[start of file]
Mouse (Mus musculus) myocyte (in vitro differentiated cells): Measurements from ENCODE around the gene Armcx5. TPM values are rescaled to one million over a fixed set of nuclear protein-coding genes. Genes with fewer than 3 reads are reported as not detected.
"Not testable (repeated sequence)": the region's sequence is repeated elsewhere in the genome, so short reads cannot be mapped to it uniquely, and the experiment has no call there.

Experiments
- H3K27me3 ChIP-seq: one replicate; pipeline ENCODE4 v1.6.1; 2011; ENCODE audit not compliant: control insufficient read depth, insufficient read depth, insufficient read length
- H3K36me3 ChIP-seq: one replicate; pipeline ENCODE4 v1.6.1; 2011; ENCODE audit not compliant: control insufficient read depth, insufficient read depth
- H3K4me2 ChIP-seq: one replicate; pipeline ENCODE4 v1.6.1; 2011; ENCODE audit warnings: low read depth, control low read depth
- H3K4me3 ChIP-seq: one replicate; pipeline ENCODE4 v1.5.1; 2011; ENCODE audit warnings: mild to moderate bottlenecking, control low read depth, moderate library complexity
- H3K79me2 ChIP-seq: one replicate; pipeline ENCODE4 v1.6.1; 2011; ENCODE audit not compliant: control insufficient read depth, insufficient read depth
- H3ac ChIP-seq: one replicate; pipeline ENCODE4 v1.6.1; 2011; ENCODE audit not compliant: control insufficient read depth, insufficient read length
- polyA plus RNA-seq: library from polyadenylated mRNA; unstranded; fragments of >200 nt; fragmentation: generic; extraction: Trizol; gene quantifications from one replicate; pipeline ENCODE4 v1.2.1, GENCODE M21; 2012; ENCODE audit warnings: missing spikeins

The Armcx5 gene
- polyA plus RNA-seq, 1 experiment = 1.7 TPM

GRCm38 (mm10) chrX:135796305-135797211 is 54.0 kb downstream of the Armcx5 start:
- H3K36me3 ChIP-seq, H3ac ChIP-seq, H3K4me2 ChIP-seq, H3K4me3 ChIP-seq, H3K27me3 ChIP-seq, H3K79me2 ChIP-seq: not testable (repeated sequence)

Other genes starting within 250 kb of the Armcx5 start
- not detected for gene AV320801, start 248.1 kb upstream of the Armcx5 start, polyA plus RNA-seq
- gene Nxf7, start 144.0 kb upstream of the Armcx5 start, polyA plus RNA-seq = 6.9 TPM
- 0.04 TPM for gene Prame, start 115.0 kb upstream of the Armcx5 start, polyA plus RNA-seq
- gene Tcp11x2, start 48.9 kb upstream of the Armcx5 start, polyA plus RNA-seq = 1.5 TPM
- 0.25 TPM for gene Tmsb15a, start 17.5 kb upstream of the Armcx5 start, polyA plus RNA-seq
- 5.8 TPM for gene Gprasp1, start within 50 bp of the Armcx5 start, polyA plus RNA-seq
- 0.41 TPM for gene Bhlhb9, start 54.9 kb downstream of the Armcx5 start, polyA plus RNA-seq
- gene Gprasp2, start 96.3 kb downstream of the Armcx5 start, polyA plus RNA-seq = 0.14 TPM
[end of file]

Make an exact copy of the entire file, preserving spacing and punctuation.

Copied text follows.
Mouse (Mus musculus) myocyte (in vitro differentiated cells): Measurements from ENCODE around the gene Armcx5. TPM values are rescaled to one million over a fixed set of nuclear protein-coding genes. Genes with fewer than 3 reads are reported as not detected.
"Not testable (repeated sequence)": the region's sequence is repeated elsewhere in the genome, so short reads cannot be mapped to it uniquely, and the experiment has no call there.

Experiments
- H3K27me3 ChIP-seq: one replicate; pipeline ENCODE4 v1.6.1; 2011; ENCODE audit not compliant: control insufficient read depth, insufficient read depth, insufficient read length
- H3K36me3 ChIP-seq: one replicate; pipeline ENCODE4 v1.6.1; 2011; ENCODE audit not compliant: control insufficient read depth, insufficient read depth
- H3K4me2 ChIP-seq: one replicate; pipeline ENCODE4 v1.6.1; 2011; ENCODE audit warnings: low read depth, control low read depth
- H3K4me3 ChIP-seq: one replicate; pipeline ENCODE4 v1.5.1; 2011; ENCODE audit warnings: mild to moderate bottlenecking, control low read depth, moderate library complexity
- H3K79me2 ChIP-seq: one replicate; pipeline ENCODE4 v1.6.1; 2011; ENCODE audit not compliant: control insufficient read depth, insufficient read depth
- H3ac ChIP-seq: one replicate; pipeline ENCODE4 v1.6.1; 2011; ENCODE audit not compliant: control insufficient read depth, insufficient read length
- polyA plus RNA-seq: library from polyadenylated mRNA; unstranded; fragments of >200 nt; fragmentation: generic; extraction: Trizol; gene quantifications from one replicate; pipeline ENCODE4 v1.2.1, GENCODE M21; 2012; ENCODE audit warnings: missing spikeins

The Armcx5 gene
- polyA plus RNA-seq, 1 experiment = 1.7 TPM

GRCm38 (mm10) chrX:135796305-135797211 is 54.0 kb downstream of the Armcx5 start:
- H3K36me3 ChIP-seq, H3ac ChIP-seq, H3K4me2 ChIP-seq, H3K4me3 ChIP-seq, H3K27me3 ChIP-seq, H3K79me2 ChIP-seq: not testable (repeated sequence)

Other genes starting within 250 kb of the Armcx5 start
- not detected for gene AV320801, start 248.1 kb upstream of the Armcx5 start, polyA plus RNA-seq
- gene Nxf7, start 144.0 kb upstream of the Armcx5 start, polyA plus RNA-seq = 6.9 TPM
- 0.04 TPM for gene Prame, start 115.0 kb upstream of the Armcx5 start, polyA plus RNA-seq
- gene Tcp11x2, start 48.9 kb upstream of the Armcx5 start, polyA plus RNA-seq = 1.5 TPM
- 0.25 TPM for gene Tmsb15a, start 17.5 kb upstream of the Armcx5 start, polyA plus RNA-seq
- 5.8 TPM for gene Gprasp1, start within 50 bp of the Armcx5 start, polyA plus RNA-seq
- 0.41 TPM for gene Bhlhb9, start 54.9 kb downstream of the Armcx5 start, polyA plus RNA-seq
- gene Gprasp2, start 96.3 kb downstream of the Armcx5 start, polyA plus RNA-seq = 0.14 TPM